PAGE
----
Neurotrope and NIH Launch Long-Term Trial of Bryostatin in Alzheimer’s

Alzheimer's Research

New York-based Neurotrope announced a new long-term trial of Bryostatin-1 for Alzheimer’s disease (AD). The Phase II study will be performed in collaboration with the National Institutes of Health (NIH) under a $2.7 million grant.

In September 2019, Neurotrope announced the confirmatory Phase II trial of Bryostatin-1 in moderate to severe AD, saying it did not achieve statistical significance on the primary endpoint. The primary endpoint was change from baseline to Week 13 in the Severe Impairment Battery (SIB) total score.

On May 18, 2020, Neurotrope and Metuchen Pharmaceuticals announced a deal where the two companies will merge in an all-stock deal that will become Petros Pharmaceuticals. The expectation is that Petros will become a Nasdaq traded company focused on men’s health. The cornerstone product will be Metuchen’s Stendra (avanafil) for erectile dysfunction. The pipeline will include Metuchen’s in-licensed product H-100 for Peyronie’s disease.

Once the deal is closed, Neurotrope’s Bryostatin-1 and all of its existing assets will be spun out into a new, separately traded company, NBI. Neurotrope will retain about $14 million, including the $2.7 million NIH grant.

Along with the Phase II trial, Neurotrope plans to continue investigation the drug for Multiple Sclerosis and Fragile X syndrome.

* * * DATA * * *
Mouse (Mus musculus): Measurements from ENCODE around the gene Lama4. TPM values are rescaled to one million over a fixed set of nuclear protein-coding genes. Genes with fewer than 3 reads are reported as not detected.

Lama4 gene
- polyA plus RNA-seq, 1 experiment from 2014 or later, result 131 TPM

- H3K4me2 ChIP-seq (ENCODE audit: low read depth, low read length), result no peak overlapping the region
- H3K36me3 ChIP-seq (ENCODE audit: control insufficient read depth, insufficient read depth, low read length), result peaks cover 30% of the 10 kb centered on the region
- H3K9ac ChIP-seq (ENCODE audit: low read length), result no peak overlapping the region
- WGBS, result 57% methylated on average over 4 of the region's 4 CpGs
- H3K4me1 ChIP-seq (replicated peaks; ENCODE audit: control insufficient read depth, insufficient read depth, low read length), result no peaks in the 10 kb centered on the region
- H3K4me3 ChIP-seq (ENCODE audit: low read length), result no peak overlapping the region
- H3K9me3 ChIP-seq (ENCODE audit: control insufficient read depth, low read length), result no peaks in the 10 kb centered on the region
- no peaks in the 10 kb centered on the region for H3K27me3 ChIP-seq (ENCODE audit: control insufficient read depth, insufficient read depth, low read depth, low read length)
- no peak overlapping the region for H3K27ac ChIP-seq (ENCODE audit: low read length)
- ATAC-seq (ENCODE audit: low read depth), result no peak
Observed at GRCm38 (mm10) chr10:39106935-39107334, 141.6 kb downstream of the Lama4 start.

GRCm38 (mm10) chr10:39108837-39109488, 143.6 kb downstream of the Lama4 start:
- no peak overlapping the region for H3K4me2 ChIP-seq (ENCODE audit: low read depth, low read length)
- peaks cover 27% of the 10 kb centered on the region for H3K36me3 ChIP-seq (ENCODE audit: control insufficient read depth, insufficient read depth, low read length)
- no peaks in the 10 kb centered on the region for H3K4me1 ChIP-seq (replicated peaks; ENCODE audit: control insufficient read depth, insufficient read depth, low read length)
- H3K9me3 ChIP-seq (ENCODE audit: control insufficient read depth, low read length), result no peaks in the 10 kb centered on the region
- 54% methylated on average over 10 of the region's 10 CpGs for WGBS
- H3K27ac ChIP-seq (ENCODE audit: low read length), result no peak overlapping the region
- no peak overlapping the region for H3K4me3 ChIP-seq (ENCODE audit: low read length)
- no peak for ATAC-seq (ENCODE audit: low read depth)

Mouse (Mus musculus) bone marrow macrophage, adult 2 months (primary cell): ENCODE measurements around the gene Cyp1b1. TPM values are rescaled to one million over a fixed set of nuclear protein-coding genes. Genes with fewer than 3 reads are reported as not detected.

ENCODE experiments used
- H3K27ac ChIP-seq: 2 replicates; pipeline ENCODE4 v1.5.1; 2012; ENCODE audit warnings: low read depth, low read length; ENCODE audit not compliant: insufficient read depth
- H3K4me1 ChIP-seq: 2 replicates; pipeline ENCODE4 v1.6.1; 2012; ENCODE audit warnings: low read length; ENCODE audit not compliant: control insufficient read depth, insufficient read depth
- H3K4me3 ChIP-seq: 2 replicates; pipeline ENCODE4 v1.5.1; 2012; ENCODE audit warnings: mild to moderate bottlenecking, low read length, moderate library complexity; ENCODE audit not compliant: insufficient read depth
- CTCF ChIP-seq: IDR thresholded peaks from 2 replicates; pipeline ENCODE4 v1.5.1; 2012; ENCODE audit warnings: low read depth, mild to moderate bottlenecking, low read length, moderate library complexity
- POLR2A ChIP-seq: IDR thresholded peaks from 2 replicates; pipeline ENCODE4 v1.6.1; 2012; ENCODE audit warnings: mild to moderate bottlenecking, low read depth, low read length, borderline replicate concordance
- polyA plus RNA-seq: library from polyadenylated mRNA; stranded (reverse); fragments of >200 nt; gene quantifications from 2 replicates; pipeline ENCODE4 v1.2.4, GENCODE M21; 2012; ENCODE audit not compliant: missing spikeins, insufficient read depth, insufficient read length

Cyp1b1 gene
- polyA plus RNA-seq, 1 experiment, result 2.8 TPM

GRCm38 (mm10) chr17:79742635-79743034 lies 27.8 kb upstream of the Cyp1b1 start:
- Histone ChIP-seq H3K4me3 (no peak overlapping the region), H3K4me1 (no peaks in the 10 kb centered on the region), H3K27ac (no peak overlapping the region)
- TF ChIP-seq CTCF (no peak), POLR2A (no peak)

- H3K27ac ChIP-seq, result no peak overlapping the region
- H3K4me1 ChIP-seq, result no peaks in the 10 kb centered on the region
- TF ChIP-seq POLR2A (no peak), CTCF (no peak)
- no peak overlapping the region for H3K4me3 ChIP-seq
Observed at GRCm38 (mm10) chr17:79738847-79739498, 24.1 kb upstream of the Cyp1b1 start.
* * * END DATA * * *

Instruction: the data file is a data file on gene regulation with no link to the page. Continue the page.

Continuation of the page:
“The initiation of a new Bryostatin-1 study in AD, and our efforts in advancing a merger with Metuchen, underscore what we believe is a unique opportunity for our investors to participate in two distinct, publicly-listed companies with potentially meaningful value propositions: Petros Pharmaceuticals, Inc. and the spin-out company NBI,” said Charles S. Ryan, Neurotrope’s chief executive officer.

The new Phase II trial is expected to enroll 100 patients. It will evaluate Brystatin-1 in the absence of Namenda for six months, which will include two 11-week dosing cycles. The study will concentrate on AD patients with pre-specified moderately severe and moderate disease, including a group that showed the most benefit in the previous study. It will plan to assess sustained cognitive benefit as measured by the Severe Impairment Battery (SIB) score.

Namenda (nemantine) is used to treat moderate to severe dementia related to AD. It is marketed by Allergan.

Analysis of the study data will be performed in consultation with Richard Thompson, senior scientist from the Bloomberg School of Public Health at Johns Hopkins University.

“We are hopeful that this trial can substantiate certain compelling data with Bryostatin from previous trials, which suggests patients could potentially see improvement in their disease which, I believe, would be transformative as an AD treatment,” said George Perry, professor of Biology and Chemistry, Semmes Distinguished University Chair in Neurobiology, University of Texas at San Antonio and editor-in-chief of the Journal of Alzheimer’s Disease. “When I see this in the context of currently available drugs, I believe Bryostatin could chart a new path in how we treat Alzheimer’s disease.”

In the previously mentioned study, Brystostatin-1 (20 mcg) was well tolerated and showed early signals of cognitive improvement, including a 5.0 improvement in SIB score compared to baseline in the Moderate Stratum cohort in the non-Namenda group. This score was sustained through the entire treatment period and for four weeks after completion of the study. A second pilot study used the same treatment protocol without for Namenda for 11 weeks showed similar SIB improvement compared to baseline for the Moderate Stratum cohort.

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